Undercover nurses saved my condemned mother: Daughter pays £1,000 for private carers after NHS hospital staff said she couldn't be saved

By Chris Brooke

Last updated at 10:22 AM on 24th October 2011

A woman spent £1,000 hiring private carers to go undercover and look after her dying elderly mother in an NHS hospital because nurses were not giving her the attention she needed.

Annette Townend acted out of desperation after a doctor warned family members that 82-year-old Sheila Smith would be dead within days ‘if something wasn’t done’.

The great-grandmother’s liver and kidneys were failing because she had not been eating or drinking, and overworked nurses at Bradford Royal Infirmary did not have time to spend with her.

Sheila Smith with her daughter Annette Townend who acted out of desperation when doctors warned her her mother would be dead within days 'if something wasn't done'

Sheila Smith with her daughter Annette Townend who acted out of desperation when doctors warned her mother would be dead within days 'if something wasn't done'

Mrs Townend, 55, told the professional carers not to wear uniform and she pretended they were relatives or friends. They did two-hour stints three times a day for nine days, sitting with Mrs Smith, feeding her, giving her fluids, taking her to the toilet and chatting to her to keep her spirits up.




The one-to-one attention worked. With the carers’ help, and the benefit of a fluid drip attached by the doctor, Mrs Smith made a remarkable recovery and was well enough to go home three weeks later.

Mrs Townend has spoken out to highlight NHS failings.

Wedding day: Sheila Smith and her late husband George

Wedding day: Sheila Smith and her late husband George

She said: ‘I am certain my mother would have died if the carers had not come in and looked after her.

‘I have always voted Conservative and I am concerned that David Cameron seems to think that the NHS trusts are doing all right. He needs to know the truth. From what I saw the elderly are getting terrible treatment. Unless there is a relative or friend to come in and help look after them, they have no chance.’

Mrs Townend was unable to help care for her mother herself because she has terminal bowel cancer.

Ironically she was a patient at the same hospital in August when the carers were employed. She was having chemotherapy and was  unable to spend time on her  mother’s ward because of the risk of picking up an infection.

Earlier this month a damning report by the Care Quality Commission found that one in five hospitals was breaking the law because the nursing care of the elderly was so appalling.

The Mail has long called for an end to neglect in hospitals and care homes as part of our Dignity for the Elderly campaign. Mrs Smith, a widow, was taken to hospital after collapsing unconscious at her home in Baildon, near Bradford, with a heart problem.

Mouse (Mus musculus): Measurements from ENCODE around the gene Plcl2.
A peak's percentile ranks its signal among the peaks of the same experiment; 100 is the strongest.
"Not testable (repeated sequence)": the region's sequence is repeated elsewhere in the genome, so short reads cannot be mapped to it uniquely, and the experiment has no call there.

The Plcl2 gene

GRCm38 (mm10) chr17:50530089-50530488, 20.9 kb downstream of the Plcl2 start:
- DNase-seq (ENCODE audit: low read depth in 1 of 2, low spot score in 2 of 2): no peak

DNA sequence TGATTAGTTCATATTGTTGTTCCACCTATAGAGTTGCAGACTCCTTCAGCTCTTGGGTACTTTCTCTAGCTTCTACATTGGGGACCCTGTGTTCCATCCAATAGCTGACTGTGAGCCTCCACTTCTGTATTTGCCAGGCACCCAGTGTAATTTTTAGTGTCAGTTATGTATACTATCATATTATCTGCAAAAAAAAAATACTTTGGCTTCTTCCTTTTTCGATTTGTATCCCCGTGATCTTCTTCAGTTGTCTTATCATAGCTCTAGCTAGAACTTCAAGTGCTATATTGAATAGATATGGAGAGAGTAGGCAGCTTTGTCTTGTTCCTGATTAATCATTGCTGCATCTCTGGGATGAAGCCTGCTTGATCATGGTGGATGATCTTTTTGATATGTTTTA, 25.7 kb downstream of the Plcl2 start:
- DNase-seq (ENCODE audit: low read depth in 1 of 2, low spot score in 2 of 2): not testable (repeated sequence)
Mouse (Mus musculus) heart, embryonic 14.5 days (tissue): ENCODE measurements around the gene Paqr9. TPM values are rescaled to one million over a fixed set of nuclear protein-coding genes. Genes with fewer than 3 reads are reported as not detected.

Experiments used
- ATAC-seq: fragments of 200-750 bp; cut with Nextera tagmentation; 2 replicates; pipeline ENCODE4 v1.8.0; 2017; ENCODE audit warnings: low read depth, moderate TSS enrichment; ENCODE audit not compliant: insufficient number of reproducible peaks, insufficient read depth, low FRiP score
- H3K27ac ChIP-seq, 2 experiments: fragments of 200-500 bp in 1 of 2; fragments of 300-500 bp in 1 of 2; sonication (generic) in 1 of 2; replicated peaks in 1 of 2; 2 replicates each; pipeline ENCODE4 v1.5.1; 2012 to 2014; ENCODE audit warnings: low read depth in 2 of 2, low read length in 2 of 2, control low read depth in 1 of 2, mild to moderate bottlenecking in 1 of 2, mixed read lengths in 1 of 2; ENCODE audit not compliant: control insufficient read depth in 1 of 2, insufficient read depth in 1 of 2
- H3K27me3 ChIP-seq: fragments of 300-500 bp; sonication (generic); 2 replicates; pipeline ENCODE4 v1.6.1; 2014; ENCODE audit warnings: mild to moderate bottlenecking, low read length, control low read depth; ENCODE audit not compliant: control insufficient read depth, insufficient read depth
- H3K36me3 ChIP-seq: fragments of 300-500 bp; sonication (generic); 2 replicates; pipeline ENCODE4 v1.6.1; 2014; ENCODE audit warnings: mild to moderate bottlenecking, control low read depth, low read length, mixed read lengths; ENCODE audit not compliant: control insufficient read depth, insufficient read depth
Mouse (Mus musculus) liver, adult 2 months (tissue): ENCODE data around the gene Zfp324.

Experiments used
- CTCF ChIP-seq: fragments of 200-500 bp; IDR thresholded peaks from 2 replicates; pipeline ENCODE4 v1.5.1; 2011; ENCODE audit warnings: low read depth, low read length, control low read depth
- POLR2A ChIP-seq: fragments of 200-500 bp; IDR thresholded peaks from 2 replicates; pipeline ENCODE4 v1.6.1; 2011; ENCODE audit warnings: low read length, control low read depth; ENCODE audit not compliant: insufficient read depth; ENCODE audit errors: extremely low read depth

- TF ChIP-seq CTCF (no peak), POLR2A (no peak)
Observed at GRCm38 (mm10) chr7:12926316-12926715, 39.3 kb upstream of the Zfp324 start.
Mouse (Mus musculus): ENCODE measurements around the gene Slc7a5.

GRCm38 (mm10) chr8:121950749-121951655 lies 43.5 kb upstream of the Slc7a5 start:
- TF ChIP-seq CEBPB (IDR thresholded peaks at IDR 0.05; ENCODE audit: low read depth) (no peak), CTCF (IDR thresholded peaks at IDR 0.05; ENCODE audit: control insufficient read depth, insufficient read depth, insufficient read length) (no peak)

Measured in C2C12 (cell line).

Her daughter said that in hospital she suffered four falls and became incontinent.

On one occasion she was found ‘flat on her face’ on the floor, having been there for some time, and she was badly bruised.

Mrs Townend, who owns a laundrette business, said there were  28 elderly patients on the ward,  with about half suffering from dementia and unable to do anything for themselves.


She said: ‘There were usually about six nurses on the ward. They were understaffed and overworked.’ Staff would put food and drink near Mrs Smith, but her family say she was too weak to take it, and got little help.

‘She and other patients were also left in soiled bedding for hours,’ said Mrs Townend. ‘It’s just not good enough.’

Bradford Royal Infirmary

Bradford Royal Infirmary: Annette Townend said her mother was left in soiled bedding for hours

One Tuesday a doctor told a relative that unless there was a change Mrs Smith would not live until  the Saturday.

She was put on a drip for fluids and Mrs Townend hired the carers from a company which specialises in looking after elderly people in the community.

She said: ‘I thought she was going to die, they just weren’t doing enough to look after her. I worked for the NHS for 15 years and never thought I would see a situation  like this.’

The carers sat by Mrs Smith’s bed and made sure she sipped the high-calorie drink she had been given. They also fed her tuna, salmon, rice pudding and jelly provided by Mrs Townend. ‘They saved her life, it’s as simple as that,’ she said.

A spokesman for Bradford Teaching Hospitals NHS Foundation Trust said: ‘We are sorry to learn of Mrs Townend’s concerns about her mother’s care.

‘We set high standards for ourselves and aim to get every patient’s treatment and care right, and in most cases we do.’

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